Introduction

What is PicoRio

PicoRio is an open-source project stewarded by the RISC-V International Open Source (RIOS) laboratory, a nonprofit research lab at Tsinghua-Berkeley Shenzhen Institute (TBSI). The RIOS Lab uses collaborative engineering from both academia and industry to elevate the RISC-V software and hardware ecosystem. In PicoRio, we create an open, affordable, Linux-capable RISC-V hardware platform to aid software developers in porting many modern programs that require Javascript or GPUs. PicoRio will build upon high-quality IPs and software components from expert industry engineers and academic researchers. PicoRio is not proprietary to any specific vendor and platform, and will have complete documentation that can help people to build quality products in a short amount of time.

Motivation

Need more than processors to build a system
  • Large cost to license other IPs in SoC: cache, interconnect, graphics, camera ISP, etc.
  • Need an attractive open-source platform to try new hardware ideas.
  • Security and trusted execution are not complete without a full-system support.
  • RISC-V hardware extensions: JIT runtime, vector, etc.
The community lacks affordable RISC-V hardware platforms that run a variety of software
  • Few low-cost, software-capable boards for the long tail of developers.
  • Developers won’t spend $1000 for a new hardware just for software development.

Highlights

  • Independently Maintained: The RIOS Lab will be the solo nonprofit organization that governs the architecture development, ensures compliance, and will publish the design. The RIOS Lab will be the gatekeeper for both hardware and software, from SoC and firmware/drivers to high-level software and documentation. PicoRio will be vendor agnostic and not proprietary, and the RIOS Lab will work with academic and commercial organizations that will commit to its expansion and volume manufacturing.
  • Open Source: PicoRio will open source as many components as possible, including the CPU and main SoC design, chip package and board design files, device drivers, and firmware. The exceptions are foundry related IPs (e.g., TSMC SRAM configurations), commercial high-speed interfaces, and complex commercial IP blocks like GPU. Nevertheless, our goal is to reduce the commercial closed source IPs for each successive release of PicoRio, with the long term goal of having a version that is as open as practical.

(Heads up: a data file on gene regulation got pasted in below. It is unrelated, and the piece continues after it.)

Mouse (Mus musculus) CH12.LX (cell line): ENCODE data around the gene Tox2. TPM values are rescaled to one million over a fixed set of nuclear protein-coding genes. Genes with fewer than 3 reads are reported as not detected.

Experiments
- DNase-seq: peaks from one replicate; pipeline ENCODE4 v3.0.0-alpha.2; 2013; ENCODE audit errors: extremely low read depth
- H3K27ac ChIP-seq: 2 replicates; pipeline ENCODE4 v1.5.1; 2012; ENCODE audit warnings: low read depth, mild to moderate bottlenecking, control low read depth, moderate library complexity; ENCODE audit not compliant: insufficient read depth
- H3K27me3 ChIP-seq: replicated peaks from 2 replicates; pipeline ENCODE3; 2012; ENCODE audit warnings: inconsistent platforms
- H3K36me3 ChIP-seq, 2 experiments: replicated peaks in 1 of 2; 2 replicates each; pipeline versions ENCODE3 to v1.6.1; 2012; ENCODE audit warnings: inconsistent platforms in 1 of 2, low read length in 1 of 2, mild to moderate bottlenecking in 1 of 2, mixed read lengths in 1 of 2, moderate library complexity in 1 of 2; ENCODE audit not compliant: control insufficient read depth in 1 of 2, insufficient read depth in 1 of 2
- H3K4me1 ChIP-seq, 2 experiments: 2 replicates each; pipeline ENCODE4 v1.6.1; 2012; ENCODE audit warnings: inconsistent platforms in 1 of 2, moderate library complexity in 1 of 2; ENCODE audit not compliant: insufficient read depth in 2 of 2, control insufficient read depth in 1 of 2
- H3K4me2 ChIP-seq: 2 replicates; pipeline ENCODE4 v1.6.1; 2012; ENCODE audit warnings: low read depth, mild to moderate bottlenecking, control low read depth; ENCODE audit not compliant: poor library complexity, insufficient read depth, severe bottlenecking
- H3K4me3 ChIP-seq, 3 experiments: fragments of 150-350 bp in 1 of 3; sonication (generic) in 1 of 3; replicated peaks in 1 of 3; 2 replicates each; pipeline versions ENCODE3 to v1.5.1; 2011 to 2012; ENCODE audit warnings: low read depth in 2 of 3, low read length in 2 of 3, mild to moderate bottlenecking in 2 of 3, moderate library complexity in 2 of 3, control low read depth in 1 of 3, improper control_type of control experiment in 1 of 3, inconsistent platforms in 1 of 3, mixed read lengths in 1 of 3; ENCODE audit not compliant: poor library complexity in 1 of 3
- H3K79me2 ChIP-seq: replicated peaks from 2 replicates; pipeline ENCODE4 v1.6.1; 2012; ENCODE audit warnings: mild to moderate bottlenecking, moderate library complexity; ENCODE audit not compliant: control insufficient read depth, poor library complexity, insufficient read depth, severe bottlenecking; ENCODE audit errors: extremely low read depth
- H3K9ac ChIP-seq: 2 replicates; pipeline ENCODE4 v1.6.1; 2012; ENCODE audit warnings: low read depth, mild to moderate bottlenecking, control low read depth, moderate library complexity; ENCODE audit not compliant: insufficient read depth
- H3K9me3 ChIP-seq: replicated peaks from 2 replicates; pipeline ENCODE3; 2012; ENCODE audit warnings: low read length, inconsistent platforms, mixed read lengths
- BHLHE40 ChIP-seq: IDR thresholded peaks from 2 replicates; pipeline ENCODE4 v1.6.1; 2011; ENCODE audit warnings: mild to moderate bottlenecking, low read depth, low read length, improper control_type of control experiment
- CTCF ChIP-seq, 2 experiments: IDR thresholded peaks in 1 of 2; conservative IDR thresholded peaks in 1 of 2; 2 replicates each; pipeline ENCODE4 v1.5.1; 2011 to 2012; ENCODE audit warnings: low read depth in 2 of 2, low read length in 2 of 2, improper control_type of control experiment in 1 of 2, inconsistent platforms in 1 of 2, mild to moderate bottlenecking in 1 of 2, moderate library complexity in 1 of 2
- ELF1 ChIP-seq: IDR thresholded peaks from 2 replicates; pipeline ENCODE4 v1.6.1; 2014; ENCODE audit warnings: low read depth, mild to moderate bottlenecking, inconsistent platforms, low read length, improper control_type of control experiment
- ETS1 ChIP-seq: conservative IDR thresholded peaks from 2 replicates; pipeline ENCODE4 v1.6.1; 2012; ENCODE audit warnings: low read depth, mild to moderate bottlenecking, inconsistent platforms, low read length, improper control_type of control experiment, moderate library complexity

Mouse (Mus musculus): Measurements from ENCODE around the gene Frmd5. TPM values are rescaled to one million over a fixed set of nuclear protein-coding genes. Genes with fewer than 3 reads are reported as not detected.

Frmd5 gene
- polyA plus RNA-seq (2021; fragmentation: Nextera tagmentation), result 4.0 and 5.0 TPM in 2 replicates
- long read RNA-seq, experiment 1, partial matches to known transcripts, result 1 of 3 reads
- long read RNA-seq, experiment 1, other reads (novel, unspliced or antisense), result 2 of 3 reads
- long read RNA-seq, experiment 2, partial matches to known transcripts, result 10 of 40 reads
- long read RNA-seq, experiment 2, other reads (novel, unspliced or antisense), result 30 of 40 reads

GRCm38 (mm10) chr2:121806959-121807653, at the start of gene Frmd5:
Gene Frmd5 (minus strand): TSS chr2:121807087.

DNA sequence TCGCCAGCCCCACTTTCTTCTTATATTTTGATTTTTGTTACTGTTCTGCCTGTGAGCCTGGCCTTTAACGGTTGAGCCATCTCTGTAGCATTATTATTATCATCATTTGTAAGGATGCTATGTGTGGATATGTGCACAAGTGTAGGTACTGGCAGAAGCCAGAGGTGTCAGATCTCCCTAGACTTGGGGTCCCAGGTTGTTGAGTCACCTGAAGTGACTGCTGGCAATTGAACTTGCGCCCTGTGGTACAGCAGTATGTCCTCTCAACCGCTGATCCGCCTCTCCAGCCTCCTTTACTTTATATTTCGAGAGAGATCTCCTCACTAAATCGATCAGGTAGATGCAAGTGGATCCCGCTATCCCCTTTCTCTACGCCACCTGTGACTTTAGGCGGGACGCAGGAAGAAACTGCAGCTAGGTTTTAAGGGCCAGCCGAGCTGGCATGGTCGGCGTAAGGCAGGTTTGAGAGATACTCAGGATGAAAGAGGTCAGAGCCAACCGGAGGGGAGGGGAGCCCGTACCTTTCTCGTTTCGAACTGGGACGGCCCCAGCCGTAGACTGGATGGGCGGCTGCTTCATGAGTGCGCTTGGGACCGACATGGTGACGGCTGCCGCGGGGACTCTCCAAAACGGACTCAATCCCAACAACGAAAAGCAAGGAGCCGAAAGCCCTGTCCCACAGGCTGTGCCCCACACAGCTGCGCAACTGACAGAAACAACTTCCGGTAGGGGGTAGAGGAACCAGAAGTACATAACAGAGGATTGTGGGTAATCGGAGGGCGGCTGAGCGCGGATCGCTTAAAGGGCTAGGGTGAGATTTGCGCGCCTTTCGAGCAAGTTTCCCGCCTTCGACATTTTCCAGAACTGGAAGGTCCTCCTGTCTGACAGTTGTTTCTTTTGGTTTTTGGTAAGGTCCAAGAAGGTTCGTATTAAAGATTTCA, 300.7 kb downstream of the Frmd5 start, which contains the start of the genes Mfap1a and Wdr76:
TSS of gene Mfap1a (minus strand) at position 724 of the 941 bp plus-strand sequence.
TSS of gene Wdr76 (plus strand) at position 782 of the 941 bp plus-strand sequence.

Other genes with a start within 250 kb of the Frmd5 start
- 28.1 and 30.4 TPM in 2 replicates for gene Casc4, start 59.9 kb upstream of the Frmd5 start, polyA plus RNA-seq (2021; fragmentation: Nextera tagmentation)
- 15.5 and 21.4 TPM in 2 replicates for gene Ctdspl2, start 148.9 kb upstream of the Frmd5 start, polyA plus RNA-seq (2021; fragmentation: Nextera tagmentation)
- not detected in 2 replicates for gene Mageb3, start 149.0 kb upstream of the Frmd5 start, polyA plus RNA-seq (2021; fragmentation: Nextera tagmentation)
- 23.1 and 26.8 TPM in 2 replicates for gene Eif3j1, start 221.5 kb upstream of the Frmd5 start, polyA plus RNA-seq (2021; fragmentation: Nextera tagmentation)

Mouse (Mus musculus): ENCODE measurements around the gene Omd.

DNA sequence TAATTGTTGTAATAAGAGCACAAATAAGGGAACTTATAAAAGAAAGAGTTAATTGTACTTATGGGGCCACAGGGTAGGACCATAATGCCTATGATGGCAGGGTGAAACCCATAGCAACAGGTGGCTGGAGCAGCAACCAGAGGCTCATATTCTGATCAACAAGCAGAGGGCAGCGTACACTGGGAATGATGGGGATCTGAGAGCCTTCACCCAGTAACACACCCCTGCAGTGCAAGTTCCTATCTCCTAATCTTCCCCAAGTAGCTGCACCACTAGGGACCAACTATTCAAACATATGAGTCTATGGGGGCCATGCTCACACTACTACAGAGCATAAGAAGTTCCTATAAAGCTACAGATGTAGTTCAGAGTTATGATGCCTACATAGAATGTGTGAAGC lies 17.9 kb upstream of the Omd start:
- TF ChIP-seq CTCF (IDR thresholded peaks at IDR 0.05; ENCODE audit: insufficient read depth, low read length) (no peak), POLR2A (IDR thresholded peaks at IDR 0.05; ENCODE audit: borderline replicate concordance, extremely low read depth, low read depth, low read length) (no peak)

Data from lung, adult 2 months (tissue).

• High-Quality IPs: A major goal of the RIOS Lab is to develop open-source, industrial strength hardware IPs to help the RISC-V ecosystem catch up with those of the older, proprietary ISAs. Thus, PicoRio aims at a high-quality silicon release using open-source IP. The IPs will have gone through rigorous real tapeout verifications that meet industry quality. The openness of PicoRio will not come at the cost of lower quality IP blocks. In addition, we will open source our verification process, which will help to improve transparency and trustworthiness.
  • Modern Software Stack Support: PicoRio utilizes a heterogeneous multicore architecture and is Linux-capable. We also designed PicoRio hardware to run modern managed languages such as JavaScript/WebAssembly as well as graphical applications like the Chrome web browser. At the RIOS Lab, PicoRio is also the hardware platform for several other open-source software projects, like the RISC-V ports for the V8 Javascript engine and the Chromium OS.
  • Low-Power and Low-Cost: The target metrics of PicoRio are long battery life and low cost, which is a better match to RISC-V today, instead of high performance and large memory.